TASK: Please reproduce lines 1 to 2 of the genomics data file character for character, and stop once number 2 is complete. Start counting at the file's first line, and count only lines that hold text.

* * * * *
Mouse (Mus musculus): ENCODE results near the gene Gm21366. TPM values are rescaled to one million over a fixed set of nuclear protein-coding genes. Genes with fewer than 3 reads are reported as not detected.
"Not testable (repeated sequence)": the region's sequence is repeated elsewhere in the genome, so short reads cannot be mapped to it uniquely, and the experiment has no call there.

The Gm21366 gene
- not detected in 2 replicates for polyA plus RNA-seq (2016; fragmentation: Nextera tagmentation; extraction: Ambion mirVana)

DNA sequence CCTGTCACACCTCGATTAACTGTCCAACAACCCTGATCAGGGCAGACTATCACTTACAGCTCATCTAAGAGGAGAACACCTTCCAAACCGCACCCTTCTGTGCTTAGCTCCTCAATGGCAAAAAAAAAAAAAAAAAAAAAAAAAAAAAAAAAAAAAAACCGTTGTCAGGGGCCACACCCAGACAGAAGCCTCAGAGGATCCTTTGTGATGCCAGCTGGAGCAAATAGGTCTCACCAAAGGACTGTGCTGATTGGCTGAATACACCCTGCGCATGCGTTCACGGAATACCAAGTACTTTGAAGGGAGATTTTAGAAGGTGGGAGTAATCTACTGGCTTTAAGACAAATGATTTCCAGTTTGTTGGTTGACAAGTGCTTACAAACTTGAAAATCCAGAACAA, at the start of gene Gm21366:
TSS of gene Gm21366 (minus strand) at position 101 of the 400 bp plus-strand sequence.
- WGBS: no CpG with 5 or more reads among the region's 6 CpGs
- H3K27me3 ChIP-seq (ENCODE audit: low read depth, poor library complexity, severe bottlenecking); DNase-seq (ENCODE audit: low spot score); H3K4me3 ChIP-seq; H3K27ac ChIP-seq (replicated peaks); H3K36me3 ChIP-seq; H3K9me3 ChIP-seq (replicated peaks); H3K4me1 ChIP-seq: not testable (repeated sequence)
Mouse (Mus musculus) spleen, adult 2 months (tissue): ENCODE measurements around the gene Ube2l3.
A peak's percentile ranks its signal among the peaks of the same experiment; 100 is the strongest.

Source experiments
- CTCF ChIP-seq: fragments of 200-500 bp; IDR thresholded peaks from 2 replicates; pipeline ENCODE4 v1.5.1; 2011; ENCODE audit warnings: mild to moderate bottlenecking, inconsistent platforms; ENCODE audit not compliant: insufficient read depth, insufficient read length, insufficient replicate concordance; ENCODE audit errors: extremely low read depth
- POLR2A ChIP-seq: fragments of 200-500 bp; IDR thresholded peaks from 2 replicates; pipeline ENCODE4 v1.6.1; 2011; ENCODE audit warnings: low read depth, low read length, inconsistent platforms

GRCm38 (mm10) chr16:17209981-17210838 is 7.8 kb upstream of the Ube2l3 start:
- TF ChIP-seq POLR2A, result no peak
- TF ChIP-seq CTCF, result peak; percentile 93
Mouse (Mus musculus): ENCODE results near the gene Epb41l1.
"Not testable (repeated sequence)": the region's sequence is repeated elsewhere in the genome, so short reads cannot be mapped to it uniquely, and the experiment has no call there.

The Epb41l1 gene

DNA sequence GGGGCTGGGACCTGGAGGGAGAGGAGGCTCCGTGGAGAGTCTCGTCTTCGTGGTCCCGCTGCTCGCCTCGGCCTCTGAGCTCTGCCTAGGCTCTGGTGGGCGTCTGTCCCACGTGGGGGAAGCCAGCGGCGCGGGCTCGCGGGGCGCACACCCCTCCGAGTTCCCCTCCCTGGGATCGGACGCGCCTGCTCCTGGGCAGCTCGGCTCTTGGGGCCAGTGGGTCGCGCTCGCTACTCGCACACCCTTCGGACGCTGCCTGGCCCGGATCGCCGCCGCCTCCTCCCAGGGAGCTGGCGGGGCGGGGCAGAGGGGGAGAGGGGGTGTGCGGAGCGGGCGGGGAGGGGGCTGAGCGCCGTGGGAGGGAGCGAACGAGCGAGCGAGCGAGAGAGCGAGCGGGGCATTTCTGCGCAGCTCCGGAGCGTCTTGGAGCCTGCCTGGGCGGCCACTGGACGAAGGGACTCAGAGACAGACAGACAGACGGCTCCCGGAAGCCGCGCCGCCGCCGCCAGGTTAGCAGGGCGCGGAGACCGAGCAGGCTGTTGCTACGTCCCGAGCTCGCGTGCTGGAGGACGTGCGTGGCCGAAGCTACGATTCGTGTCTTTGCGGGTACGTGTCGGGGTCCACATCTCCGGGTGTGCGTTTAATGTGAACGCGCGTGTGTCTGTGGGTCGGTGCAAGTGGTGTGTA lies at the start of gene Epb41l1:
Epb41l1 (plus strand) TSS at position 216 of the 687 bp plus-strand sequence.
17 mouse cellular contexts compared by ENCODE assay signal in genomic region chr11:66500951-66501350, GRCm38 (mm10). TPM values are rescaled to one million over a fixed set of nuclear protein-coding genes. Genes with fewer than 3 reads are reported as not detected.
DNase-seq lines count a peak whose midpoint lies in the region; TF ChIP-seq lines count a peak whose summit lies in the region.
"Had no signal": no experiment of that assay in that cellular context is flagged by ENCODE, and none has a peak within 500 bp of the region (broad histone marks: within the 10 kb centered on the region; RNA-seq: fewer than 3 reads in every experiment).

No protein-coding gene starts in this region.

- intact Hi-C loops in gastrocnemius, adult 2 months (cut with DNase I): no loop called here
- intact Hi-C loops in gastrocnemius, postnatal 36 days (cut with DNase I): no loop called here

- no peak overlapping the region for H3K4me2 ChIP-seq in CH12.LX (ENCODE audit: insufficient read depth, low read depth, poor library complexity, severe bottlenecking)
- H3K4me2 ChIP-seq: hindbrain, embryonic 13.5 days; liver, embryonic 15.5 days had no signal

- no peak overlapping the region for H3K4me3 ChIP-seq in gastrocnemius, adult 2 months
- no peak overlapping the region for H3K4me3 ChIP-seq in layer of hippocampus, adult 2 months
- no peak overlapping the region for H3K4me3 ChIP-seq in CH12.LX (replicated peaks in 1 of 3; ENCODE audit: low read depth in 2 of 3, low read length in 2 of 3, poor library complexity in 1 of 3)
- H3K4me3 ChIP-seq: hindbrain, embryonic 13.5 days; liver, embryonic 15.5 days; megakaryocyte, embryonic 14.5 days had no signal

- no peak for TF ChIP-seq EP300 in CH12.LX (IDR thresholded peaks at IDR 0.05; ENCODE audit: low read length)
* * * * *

Mouse (Mus musculus): ENCODE results near the gene Gm21366. TPM values are rescaled to one million over a fixed set of nuclear protein-coding genes. Genes with fewer than 3 reads are reported as not detected.
"Not testable (repeated sequence)": the region's sequence is repeated elsewhere in the genome, so short reads cannot be mapped to it uniquely, and the experiment has no call there.